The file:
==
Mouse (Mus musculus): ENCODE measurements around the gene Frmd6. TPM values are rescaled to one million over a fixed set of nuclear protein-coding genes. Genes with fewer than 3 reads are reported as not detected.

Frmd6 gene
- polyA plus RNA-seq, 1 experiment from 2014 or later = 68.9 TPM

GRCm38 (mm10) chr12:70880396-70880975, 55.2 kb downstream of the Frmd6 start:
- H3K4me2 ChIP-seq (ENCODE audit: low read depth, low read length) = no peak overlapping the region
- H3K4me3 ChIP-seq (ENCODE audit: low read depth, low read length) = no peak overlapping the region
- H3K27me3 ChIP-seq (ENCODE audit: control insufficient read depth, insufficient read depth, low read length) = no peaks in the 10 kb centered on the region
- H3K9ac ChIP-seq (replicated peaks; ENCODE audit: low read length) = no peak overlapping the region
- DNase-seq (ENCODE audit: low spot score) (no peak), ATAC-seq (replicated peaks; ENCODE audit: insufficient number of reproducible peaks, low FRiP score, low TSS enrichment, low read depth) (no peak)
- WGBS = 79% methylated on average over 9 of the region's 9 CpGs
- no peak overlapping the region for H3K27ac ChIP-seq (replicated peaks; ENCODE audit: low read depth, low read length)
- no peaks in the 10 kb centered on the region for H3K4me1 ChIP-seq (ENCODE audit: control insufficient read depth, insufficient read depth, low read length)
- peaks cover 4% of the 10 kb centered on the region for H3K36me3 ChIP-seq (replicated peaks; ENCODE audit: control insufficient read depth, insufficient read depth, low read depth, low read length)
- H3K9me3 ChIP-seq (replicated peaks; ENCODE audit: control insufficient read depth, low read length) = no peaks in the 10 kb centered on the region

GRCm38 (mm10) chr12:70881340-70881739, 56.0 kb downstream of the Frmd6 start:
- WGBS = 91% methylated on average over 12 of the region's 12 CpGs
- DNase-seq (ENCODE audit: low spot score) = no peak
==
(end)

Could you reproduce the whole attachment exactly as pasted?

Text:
Mouse (Mus musculus): ENCODE measurements around the gene Frmd6. TPM values are rescaled to one million over a fixed set of nuclear protein-coding genes. Genes with fewer than 3 reads are reported as not detected.

Frmd6 gene
- polyA plus RNA-seq, 1 experiment from 2014 or later = 68.9 TPM

GRCm38 (mm10) chr12:70880396-70880975, 55.2 kb downstream of the Frmd6 start:
- H3K4me2 ChIP-seq (ENCODE audit: low read depth, low read length) = no peak overlapping the region
- H3K4me3 ChIP-seq (ENCODE audit: low read depth, low read length) = no peak overlapping the region
- H3K27me3 ChIP-seq (ENCODE audit: control insufficient read depth, insufficient read depth, low read length) = no peaks in the 10 kb centered on the region
- H3K9ac ChIP-seq (replicated peaks; ENCODE audit: low read length) = no peak overlapping the region
- DNase-seq (ENCODE audit: low spot score) (no peak), ATAC-seq (replicated peaks; ENCODE audit: insufficient number of reproducible peaks, low FRiP score, low TSS enrichment, low read depth) (no peak)
- WGBS = 79% methylated on average over 9 of the region's 9 CpGs
- no peak overlapping the region for H3K27ac ChIP-seq (replicated peaks; ENCODE audit: low read depth, low read length)
- no peaks in the 10 kb centered on the region for H3K4me1 ChIP-seq (ENCODE audit: control insufficient read depth, insufficient read depth, low read length)
- peaks cover 4% of the 10 kb centered on the region for H3K36me3 ChIP-seq (replicated peaks; ENCODE audit: control insufficient read depth, insufficient read depth, low read depth, low read length)
- H3K9me3 ChIP-seq (replicated peaks; ENCODE audit: control insufficient read depth, low read length) = no peaks in the 10 kb centered on the region

GRCm38 (mm10) chr12:70881340-70881739, 56.0 kb downstream of the Frmd6 start:
- WGBS = 91% methylated on average over 12 of the region's 12 CpGs
- DNase-seq (ENCODE audit: low spot score) = no peak